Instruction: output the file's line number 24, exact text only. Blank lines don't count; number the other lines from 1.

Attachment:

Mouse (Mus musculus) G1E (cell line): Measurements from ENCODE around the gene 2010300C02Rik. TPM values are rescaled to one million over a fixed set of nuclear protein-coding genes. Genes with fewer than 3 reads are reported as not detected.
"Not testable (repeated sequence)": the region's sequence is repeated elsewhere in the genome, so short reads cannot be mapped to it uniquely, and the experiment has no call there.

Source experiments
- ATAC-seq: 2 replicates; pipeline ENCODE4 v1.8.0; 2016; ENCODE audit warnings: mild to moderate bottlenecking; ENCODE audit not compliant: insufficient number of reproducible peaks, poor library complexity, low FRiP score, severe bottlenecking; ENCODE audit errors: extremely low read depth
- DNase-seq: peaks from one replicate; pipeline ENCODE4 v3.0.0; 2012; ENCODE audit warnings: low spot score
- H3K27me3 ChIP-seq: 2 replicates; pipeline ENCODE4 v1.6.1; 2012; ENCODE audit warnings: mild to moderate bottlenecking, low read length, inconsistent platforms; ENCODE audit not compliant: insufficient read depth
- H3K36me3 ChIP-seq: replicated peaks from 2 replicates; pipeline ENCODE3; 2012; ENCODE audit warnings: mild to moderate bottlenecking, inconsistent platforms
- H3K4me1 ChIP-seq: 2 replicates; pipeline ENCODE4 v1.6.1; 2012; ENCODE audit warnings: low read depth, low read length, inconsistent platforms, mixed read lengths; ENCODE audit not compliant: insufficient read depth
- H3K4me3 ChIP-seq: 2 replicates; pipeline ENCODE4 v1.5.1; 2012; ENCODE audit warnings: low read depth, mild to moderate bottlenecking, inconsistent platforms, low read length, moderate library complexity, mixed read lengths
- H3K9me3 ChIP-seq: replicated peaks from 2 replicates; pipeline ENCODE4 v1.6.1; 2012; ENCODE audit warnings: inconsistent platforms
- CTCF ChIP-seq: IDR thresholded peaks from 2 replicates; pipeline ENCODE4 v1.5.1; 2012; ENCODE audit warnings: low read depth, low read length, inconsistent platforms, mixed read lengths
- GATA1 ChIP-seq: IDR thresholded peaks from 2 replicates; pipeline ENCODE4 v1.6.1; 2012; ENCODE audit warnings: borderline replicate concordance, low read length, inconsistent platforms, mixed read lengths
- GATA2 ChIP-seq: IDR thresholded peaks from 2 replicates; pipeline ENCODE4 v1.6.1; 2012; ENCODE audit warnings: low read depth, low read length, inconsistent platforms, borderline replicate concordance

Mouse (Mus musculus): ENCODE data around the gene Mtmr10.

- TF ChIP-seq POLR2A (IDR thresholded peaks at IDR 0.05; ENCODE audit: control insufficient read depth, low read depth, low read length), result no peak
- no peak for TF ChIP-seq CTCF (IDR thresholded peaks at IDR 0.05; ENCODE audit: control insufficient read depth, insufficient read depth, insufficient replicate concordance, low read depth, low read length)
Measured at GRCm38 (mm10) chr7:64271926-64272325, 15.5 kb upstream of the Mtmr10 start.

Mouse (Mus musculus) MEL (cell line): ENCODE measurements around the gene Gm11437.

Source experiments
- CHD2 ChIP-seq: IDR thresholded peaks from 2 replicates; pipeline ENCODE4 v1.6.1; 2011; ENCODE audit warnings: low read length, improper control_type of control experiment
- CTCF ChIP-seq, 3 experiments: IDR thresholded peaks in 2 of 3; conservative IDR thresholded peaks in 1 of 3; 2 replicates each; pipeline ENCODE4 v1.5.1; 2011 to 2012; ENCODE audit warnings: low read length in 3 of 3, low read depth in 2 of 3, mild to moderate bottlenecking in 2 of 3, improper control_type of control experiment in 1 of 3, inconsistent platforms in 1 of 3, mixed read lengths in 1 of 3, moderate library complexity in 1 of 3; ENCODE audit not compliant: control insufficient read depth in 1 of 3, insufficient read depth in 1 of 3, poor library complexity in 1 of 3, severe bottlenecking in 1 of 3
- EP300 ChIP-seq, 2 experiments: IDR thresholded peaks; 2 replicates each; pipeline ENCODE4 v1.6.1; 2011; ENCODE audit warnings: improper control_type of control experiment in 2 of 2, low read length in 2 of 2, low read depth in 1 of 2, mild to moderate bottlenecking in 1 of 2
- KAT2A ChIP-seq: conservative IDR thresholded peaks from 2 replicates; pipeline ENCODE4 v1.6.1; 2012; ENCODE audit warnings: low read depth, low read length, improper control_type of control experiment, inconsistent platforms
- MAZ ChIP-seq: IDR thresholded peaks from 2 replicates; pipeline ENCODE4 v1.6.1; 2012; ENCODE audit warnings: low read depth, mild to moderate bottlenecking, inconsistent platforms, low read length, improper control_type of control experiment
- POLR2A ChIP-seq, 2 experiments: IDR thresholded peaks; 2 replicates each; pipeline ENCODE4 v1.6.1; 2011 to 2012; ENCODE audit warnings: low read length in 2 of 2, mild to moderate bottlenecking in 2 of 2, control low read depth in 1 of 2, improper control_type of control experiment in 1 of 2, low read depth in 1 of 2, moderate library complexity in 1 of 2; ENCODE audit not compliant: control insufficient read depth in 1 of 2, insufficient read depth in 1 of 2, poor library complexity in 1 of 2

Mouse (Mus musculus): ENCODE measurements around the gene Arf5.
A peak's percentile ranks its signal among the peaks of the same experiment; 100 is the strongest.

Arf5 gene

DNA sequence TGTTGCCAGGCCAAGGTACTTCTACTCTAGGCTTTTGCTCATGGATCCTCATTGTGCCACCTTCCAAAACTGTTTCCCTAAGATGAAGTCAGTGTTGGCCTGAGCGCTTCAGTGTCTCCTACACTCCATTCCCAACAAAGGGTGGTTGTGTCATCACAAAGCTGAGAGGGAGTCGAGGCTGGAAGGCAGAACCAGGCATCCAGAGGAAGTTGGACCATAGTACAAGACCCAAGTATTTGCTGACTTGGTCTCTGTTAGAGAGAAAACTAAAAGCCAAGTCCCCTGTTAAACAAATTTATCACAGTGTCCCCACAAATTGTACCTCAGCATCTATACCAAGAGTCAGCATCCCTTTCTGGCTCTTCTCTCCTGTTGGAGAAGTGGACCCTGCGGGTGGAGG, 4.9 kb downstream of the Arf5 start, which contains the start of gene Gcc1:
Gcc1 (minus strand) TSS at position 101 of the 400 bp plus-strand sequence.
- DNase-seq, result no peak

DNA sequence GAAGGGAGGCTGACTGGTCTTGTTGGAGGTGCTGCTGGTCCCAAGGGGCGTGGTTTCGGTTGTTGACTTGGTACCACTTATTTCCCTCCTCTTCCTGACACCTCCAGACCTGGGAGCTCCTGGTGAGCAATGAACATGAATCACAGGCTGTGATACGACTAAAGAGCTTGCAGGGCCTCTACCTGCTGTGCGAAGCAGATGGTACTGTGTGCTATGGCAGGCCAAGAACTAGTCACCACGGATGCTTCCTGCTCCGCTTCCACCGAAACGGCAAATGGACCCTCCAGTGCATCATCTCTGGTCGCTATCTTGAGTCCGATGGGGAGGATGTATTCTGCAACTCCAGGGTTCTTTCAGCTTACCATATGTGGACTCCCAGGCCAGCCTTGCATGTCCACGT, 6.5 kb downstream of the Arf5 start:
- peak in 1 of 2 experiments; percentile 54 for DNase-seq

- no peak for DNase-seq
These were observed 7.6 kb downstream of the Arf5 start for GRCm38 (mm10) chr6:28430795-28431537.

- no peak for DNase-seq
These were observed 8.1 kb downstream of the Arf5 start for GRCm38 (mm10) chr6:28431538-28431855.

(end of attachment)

- MAZ ChIP-seq: IDR thresholded peaks from 2 replicates; pipeline ENCODE4 v1.6.1; 2012; ENCODE audit warnings: low read depth, mild to moderate bottlenecking, inconsistent platforms, low read length, improper control_type of control experiment